The Oscar winner spoke with ET’s Denny Directo at the launch party for Prive Revaux luxury sunglasses at the Chateau Marmont in Los Angeles on Thursday, where he opened up about the fallout surrounding Griffin’s photo shoot, in which she held a facsimile of President Donald Trump’s severed head.
“Listen, as comedians, sometimes you do go beyond, past the line,” Foxx admitted. “I still love Kathy Griffin. She went past the line, she’ll pay for it in the way she pays for it, and we’ll go out and we’ll laugh with her again.”
Griffin faced immediate backlash for her role in the photo shoot and apologized hours later. However, the 56-year-old comedian was subsequently let go by CNN, where she routinely hosted the New Year’s Eve special, alongside Anderson Cooper, for the last 10 years.
Cooper also issued a stern rebuke of the comedian on Twitter, writing, “For the record, I am appalled by the photo shoot Kathy Griffin took part in. It is clearly disgusting and completely inappropriate.”
While Foxx said he understands why Griffin is facing blowback for the incident, the 49-year-old performer said it’s important for people to have some perspective.
“Don’t kill the comedian,” Foxx said. “There’s a lot of people out here doing really bad things and every time a comedian says anything, says something about peanuts, [people say], ‘You’re peanut-shaming!’ [A comedian] says something about dolphins [people say], ‘Oh my god, you’re a dolphin-shamer.’ We’re the comics, we’re entertainers, we don’t mean any harm.”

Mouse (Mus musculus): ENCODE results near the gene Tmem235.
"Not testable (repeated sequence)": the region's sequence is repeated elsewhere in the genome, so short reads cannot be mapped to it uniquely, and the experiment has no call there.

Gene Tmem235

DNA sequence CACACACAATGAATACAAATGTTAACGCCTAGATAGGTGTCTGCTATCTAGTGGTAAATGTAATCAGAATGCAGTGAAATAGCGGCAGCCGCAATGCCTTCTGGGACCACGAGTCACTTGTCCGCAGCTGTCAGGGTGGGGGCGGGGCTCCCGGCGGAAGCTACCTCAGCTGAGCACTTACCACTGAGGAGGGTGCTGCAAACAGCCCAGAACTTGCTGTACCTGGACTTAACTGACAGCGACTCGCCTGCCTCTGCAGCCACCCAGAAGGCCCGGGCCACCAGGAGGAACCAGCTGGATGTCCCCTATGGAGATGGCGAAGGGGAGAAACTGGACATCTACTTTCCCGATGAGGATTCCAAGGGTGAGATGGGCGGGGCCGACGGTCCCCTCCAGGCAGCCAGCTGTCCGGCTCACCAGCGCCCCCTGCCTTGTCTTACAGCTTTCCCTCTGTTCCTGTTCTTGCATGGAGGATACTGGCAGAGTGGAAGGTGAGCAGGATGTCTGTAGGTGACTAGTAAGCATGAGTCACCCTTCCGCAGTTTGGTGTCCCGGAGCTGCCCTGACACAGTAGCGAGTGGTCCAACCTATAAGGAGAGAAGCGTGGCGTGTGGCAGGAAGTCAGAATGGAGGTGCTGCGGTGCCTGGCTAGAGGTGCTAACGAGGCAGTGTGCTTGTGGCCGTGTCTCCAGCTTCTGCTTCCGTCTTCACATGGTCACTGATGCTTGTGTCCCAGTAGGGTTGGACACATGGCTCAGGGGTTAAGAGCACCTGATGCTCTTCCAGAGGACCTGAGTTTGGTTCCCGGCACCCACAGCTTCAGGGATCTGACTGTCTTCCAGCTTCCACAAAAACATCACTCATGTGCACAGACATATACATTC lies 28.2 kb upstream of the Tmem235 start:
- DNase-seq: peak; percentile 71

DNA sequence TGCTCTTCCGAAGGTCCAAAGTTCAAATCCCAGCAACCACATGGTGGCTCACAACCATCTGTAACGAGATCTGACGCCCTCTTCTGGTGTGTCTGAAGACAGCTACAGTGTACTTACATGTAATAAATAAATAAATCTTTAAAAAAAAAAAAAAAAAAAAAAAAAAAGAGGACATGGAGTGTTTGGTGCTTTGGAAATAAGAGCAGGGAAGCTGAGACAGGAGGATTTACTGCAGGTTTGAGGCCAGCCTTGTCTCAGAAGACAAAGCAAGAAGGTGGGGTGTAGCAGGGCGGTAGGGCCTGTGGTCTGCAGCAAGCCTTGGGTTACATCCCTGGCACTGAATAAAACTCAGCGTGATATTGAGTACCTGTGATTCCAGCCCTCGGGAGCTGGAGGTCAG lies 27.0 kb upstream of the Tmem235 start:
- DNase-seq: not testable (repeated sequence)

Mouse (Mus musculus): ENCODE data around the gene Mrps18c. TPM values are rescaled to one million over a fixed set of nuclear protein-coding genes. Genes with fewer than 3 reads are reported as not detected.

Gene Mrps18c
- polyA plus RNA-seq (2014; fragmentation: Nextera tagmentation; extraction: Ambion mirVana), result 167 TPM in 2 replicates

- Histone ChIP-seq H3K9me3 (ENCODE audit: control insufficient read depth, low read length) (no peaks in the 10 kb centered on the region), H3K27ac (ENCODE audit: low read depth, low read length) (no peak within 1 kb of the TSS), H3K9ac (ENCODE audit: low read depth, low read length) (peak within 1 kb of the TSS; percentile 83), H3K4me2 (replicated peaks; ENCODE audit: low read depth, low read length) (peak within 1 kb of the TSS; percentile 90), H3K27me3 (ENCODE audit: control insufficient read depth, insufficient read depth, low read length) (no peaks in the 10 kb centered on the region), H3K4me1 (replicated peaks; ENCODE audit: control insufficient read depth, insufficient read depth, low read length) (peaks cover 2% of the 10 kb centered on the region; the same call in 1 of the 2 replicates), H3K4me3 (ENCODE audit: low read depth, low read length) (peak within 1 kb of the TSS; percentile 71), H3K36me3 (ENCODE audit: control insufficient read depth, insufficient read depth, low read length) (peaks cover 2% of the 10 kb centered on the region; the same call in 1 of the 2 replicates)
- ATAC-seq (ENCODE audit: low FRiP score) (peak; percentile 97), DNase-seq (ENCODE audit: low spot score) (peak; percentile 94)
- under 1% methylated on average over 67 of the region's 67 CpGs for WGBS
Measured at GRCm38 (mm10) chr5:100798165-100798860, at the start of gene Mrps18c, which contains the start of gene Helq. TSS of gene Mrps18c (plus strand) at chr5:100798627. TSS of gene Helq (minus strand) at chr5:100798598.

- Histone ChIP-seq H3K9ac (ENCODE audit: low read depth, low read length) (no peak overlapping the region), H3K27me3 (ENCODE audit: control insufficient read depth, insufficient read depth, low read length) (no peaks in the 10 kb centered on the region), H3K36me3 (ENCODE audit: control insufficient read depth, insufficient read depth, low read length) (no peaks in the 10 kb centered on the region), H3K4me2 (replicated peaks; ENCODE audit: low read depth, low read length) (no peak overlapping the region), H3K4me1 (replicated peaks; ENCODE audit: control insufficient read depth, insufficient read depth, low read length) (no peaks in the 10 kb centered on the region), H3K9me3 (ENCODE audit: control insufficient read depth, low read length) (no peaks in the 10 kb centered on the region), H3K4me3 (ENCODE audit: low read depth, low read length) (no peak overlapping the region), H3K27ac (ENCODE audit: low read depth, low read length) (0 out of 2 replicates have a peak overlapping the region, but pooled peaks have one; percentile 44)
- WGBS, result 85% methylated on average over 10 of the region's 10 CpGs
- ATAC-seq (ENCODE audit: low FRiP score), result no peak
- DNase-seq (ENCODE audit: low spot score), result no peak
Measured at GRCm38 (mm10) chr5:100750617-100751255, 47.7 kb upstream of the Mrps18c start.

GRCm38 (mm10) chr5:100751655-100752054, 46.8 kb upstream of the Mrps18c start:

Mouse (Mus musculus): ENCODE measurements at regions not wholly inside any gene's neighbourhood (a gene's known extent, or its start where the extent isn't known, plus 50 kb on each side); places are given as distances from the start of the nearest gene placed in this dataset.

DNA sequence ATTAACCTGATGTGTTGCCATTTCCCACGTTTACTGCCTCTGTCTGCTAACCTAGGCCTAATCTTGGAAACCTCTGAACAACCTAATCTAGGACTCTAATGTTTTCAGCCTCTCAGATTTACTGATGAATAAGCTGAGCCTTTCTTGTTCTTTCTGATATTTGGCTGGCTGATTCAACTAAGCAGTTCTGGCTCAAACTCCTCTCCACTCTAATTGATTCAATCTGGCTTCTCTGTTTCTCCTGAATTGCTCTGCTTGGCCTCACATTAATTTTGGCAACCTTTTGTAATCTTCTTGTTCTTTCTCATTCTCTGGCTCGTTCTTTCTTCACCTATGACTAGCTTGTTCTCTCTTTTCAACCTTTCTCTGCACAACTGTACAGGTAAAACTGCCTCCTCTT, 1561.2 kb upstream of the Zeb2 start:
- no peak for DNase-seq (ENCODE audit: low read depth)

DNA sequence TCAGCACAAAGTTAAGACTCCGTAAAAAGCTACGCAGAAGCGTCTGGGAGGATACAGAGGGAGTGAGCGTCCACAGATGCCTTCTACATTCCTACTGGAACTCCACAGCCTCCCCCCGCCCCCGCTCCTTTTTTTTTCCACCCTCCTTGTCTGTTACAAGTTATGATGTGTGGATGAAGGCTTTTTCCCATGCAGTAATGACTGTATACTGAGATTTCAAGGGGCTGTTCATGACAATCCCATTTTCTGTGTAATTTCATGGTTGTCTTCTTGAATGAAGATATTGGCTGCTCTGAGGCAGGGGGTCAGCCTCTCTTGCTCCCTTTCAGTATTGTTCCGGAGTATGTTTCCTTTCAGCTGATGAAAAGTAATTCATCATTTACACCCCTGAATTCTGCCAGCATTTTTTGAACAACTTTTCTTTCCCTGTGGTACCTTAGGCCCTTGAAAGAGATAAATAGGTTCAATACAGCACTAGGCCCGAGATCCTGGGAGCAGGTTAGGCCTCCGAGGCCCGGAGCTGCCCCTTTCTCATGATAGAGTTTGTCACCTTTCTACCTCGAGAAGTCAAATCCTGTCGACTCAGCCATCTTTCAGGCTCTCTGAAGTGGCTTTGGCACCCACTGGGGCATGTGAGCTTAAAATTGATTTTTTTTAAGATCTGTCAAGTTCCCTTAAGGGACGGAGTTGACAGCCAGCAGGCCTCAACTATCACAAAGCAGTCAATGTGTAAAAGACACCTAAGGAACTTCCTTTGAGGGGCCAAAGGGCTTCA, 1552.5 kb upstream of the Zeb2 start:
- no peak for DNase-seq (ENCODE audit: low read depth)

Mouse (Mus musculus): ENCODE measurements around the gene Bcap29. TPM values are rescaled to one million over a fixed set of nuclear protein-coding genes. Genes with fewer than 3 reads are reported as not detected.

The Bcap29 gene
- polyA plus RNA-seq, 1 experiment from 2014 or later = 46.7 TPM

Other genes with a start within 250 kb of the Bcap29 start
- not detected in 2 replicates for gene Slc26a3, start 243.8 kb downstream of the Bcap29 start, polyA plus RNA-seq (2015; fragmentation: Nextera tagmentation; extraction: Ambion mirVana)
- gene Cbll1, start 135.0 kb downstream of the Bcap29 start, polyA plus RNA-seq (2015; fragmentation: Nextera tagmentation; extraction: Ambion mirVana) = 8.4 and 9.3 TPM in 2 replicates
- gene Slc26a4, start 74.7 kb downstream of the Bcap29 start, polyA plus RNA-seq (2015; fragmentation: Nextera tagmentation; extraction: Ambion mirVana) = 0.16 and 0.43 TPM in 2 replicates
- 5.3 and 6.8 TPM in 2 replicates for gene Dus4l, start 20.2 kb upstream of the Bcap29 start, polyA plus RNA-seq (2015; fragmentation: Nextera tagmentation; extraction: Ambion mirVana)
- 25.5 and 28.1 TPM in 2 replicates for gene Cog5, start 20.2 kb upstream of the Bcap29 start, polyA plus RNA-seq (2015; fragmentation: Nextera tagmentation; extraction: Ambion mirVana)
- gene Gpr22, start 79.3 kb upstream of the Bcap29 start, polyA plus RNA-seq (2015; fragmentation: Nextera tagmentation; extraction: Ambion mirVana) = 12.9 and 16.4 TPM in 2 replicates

“It’s not the comedian’s fault for everything that’s going wrong, man. Trust me. The world is filled with people that mean you harm and we sit and we give them a pass,” Foxx continued. “So I know she made her mistake or whatever, and we’re all going to make mistakes, but you need us, man, because we’re there to make you laugh.”
Griffin issued a lengthy apology video hours after the picture was released, where she admitted that she felt she’d “crossed the line.”
“I sincerely apologize,” Griffin said. “I’m just now seeing the reaction to these images. I’m a comic. I crossed the line. I moved the line, then I crossed it. I went way too far.”
Griffin and her attorney, Lisa Bloom, are expected to hold a press conference on Friday where they will address the photograph. According to a statement released by Bloom, they will “explain the true motivation behind the image.”
ET caught up with Jim Carrey at the premiere of the new Showtime comedy “I’m Dying Up Here” on Wednesday, where the comic responded to the controversy, arguing, “I think it is the job of a comedian to cross the line at all times — because that line is not real.”
Carrey went on to say that comedians are “the last line of defense” and the “last voice of truth” when it comes to American politics today. Check out the video below to hear more.